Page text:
FII outflows cross Rs 17,000 crore in 9 days, longest selling spree in 8 months; what next?
Domestic equity benchmark Nifty shed 554 points, or 2.7 per cent, during the nine-day period, while the narrower Sensex index lost 2,010 points, or 3 per cent.
Foreign institutional investors (FIIs) sold Indian shares worth Rs 17,112 crore in nine consecutive trading sessions till September 29, marking their longest selling spree since mid-January, according to provisional exchange data. On the flipside, domestic institutional investors (DIIs)—which remained net buyers in eight out of the nine days—made net purchases to the tune of Rs 10,082 crore during this period, according to the data.
Domestic equity benchmark Nifty shed 554 points, or 2.7 per cent, during the nine-day period, while the narrower Sensex index lost 2,010 points, or 3 per cent, and the high-beta Nifty Bank gauge gave up 1,647 points, or 3.6 per cent.
Financial and IT shares were at the forefront of the sell-off, amid persistently weak signals from global markets amid fears of higher-for-longer benchmark interest rates and surging crude oil prices.
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When it comes to institutional fund flows, what does the road ahead look like for Dalal Street?
Market expert Ajay Bagga expects the outflows to continue on Dalal Street for at least a month. "Once the December 13 Fed meeting is out of the way and peak rates are formally called, the focus will move on rate cuts of the next year, the US dollar will start weakening and the flows to emerging markets will resume. The key point is: At what point do FIIs see that value?" he told Zeebiz.com.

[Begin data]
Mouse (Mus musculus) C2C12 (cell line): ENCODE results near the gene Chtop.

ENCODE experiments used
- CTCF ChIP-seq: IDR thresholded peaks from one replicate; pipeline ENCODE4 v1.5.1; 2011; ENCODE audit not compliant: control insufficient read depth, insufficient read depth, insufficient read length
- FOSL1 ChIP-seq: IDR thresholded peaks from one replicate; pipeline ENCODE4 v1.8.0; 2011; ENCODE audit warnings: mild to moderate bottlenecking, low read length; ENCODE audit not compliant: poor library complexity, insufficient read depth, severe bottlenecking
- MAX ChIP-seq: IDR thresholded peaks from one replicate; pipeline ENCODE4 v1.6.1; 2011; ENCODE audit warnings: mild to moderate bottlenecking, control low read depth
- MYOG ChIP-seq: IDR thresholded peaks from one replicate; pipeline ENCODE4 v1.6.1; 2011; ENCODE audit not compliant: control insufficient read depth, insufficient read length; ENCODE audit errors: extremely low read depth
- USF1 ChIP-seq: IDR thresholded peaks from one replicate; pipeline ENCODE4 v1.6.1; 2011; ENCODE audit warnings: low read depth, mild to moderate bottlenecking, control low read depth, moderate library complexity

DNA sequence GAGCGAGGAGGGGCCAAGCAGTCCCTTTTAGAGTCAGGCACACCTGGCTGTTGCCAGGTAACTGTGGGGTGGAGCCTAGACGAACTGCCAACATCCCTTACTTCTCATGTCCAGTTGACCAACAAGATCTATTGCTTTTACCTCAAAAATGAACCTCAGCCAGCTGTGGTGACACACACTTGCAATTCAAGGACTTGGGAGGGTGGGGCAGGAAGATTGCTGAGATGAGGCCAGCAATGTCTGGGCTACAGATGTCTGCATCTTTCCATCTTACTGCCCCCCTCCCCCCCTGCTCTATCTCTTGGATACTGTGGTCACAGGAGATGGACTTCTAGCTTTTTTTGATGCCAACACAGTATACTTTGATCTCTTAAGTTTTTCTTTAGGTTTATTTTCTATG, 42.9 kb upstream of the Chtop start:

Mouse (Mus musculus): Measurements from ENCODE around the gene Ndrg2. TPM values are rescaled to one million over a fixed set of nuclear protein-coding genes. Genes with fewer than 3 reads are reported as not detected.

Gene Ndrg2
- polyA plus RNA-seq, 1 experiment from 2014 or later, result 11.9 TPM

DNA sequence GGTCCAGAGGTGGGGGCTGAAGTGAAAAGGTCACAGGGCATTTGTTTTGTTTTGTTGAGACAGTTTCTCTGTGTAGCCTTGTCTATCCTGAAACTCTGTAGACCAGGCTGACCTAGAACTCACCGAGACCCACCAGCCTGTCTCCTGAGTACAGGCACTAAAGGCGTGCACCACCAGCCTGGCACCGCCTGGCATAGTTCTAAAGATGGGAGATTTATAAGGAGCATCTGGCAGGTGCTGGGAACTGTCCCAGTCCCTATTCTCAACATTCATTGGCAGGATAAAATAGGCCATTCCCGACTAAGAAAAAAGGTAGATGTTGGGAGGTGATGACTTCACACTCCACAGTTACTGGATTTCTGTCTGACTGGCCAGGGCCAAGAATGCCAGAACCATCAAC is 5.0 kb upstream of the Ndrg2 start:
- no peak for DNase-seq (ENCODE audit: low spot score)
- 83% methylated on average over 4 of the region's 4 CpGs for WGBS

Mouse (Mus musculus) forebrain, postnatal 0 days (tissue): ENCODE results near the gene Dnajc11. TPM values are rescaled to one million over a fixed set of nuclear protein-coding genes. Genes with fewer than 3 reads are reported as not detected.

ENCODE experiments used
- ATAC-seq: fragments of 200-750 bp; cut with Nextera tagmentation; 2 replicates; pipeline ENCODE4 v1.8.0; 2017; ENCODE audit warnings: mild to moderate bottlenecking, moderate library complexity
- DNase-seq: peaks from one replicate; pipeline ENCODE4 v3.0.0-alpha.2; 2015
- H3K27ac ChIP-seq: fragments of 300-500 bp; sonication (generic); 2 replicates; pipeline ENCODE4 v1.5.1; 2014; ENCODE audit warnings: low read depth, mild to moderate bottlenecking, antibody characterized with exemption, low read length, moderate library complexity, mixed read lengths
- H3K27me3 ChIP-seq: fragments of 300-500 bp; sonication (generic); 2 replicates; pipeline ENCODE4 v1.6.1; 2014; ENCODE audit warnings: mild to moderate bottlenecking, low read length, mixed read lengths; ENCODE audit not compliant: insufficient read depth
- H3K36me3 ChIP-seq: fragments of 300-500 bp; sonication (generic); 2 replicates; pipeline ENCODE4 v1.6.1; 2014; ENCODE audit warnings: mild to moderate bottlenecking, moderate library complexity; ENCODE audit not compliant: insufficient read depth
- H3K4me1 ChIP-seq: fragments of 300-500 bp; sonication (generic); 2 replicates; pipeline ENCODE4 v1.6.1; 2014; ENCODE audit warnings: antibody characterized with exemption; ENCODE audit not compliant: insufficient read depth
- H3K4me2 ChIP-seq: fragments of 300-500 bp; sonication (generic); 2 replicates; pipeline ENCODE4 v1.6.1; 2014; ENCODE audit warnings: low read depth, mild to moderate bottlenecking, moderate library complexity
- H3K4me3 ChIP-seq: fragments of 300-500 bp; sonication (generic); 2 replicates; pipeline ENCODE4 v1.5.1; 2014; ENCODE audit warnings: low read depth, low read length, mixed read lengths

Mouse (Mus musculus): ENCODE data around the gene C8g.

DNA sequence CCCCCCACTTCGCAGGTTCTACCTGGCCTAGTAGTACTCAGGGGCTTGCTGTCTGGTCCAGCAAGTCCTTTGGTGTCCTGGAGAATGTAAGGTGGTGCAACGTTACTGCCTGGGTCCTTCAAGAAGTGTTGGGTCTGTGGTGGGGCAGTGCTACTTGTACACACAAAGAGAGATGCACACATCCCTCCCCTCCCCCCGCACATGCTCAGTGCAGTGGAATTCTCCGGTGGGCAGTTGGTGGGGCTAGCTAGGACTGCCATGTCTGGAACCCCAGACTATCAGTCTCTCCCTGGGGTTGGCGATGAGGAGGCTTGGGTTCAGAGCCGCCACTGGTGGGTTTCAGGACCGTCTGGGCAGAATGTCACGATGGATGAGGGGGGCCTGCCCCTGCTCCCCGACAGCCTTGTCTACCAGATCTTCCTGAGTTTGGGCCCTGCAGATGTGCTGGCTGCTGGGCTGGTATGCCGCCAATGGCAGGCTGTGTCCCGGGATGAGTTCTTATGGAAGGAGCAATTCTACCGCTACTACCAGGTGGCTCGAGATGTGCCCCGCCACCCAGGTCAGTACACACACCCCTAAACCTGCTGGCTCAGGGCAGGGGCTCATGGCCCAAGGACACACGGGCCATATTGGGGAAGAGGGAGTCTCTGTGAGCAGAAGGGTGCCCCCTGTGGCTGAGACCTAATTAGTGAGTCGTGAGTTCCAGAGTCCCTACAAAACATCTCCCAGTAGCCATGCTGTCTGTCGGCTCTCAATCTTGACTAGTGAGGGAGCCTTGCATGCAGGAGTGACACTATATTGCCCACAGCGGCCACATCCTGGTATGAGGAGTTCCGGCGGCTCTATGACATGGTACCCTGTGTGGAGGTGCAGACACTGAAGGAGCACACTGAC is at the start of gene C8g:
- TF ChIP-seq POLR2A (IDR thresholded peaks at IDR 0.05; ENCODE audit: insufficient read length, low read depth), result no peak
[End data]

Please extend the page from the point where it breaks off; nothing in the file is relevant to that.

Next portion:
The US central bank is scheduled to meet on October 31-November 1 and December 12-13, the last two of its eight policy reviews of the year.
"Right now, if you are making dollar returns of 5 per cent in Treasuries or money market funds, there is little incentive to take equity risk in emerging markets, which also have a currency depreciation risk. Hope to get clarity by November/December and the flows (inflows) to resume thereafter. The national elections are another issue, that may see flows being paused till the results in end-April," Bagga said.
In all of September, FIIs took out Rs 26,692 crore from Indian shares while DIIs brought in 20,313 crore, a second straight month of outflows and inflows, respectively. In August, FIIs withdrew a net Rs 20,621 crore, after remaining net buyers for five months in a row, while DIIs infused Rs 25,017 crore.
|Month||Net inflows/outflows in crore rupees (+/-)|
|(Source: Exchange data)|
International oil benchmark Brent futures crossed the $97 per barrel mark in intraday trade last week, a level last seen in October 2022. Any surge in oil rates inflates the trade bill for India, which meets more than four-fifths of its oil demand through imports. Meanwhile, the dollar index—which gauges the greenback against six peers other than the rupee—reached 10-month highs after the Fed's hint at further hikes in interest rates spooked global markets already roiled by rapid increases to fight inflation.
According to US central bank forecasts released last week, a majority of policymakers see the benchmark US interest rate finishing 2023 at 5.6 per cent, which implies one more interest rate hike during the remainder of the calendar year. They also anticipate an end-of-2024 policy rate of at least 5.1 per cent, half a percentage point higher than projected earlier.
The US central bank has already hiked the key lending rates by 525 basis points, from 0.25-0.50 per cent to 5.25-5.50 per cent, between March 2022 and July 2023.
Back home, the RBI raised the repo rate—the key interest rate at which it lends short-term funds to commercial banks—by a total 250 points to 6.5 per cent between May 2022 and February 2023.
Major central banks around the globe have raised interest rates sharply in a bid to tame post-COVID inflation but only just as much that doesn't come in the way of economic growth.
The RBI is slated to conduct bi-monthly reviews on October 4-6 and December 6-8.
With inputs from agencies